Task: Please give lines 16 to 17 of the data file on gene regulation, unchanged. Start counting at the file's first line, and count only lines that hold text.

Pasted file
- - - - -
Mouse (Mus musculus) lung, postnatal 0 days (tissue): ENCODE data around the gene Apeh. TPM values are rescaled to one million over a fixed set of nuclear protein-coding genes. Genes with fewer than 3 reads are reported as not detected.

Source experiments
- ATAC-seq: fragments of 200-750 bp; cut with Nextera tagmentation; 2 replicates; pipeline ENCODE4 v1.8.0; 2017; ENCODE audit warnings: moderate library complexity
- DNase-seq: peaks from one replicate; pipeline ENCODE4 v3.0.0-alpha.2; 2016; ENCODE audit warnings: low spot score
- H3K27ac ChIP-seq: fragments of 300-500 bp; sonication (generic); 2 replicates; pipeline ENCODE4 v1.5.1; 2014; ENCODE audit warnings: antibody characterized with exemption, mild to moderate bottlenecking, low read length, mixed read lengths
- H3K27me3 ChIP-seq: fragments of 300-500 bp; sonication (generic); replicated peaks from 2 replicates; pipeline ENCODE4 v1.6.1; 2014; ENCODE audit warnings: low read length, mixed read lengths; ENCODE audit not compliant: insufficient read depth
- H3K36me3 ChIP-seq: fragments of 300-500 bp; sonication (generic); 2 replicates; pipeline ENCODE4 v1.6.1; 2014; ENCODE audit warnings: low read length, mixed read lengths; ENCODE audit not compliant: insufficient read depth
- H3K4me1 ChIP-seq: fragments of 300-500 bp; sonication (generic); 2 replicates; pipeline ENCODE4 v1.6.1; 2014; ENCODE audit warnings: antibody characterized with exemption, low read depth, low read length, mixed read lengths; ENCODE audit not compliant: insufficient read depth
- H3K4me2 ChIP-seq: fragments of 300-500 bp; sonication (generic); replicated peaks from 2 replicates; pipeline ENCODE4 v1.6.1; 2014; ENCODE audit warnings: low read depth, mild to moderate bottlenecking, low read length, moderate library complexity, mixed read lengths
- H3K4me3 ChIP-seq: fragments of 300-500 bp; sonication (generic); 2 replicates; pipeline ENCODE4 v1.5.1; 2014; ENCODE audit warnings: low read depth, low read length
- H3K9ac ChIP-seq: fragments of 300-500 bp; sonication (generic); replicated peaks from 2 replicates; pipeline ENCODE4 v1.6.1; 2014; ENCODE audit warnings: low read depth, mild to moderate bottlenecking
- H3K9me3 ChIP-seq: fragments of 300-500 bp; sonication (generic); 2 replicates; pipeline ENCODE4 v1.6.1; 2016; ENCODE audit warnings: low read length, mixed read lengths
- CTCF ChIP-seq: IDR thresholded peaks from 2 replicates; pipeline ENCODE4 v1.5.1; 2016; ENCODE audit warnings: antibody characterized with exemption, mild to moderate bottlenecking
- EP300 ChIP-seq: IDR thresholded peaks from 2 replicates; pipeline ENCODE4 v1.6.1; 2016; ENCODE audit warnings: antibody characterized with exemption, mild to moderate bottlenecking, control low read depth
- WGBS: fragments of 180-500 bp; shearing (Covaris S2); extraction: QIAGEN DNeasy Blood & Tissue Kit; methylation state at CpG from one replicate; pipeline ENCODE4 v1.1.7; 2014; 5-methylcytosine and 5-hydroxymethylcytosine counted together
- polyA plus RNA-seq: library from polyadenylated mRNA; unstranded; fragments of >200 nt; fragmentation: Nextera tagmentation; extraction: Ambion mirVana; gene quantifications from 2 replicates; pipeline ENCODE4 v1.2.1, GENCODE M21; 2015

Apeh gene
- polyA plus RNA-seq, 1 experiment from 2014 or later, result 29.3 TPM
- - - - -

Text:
- polyA plus RNA-seq: library from polyadenylated mRNA; unstranded; fragments of >200 nt; fragmentation: Nextera tagmentation; extraction: Ambion mirVana; gene quantifications from 2 replicates; pipeline ENCODE4 v1.2.1, GENCODE M21; 2015

Apeh gene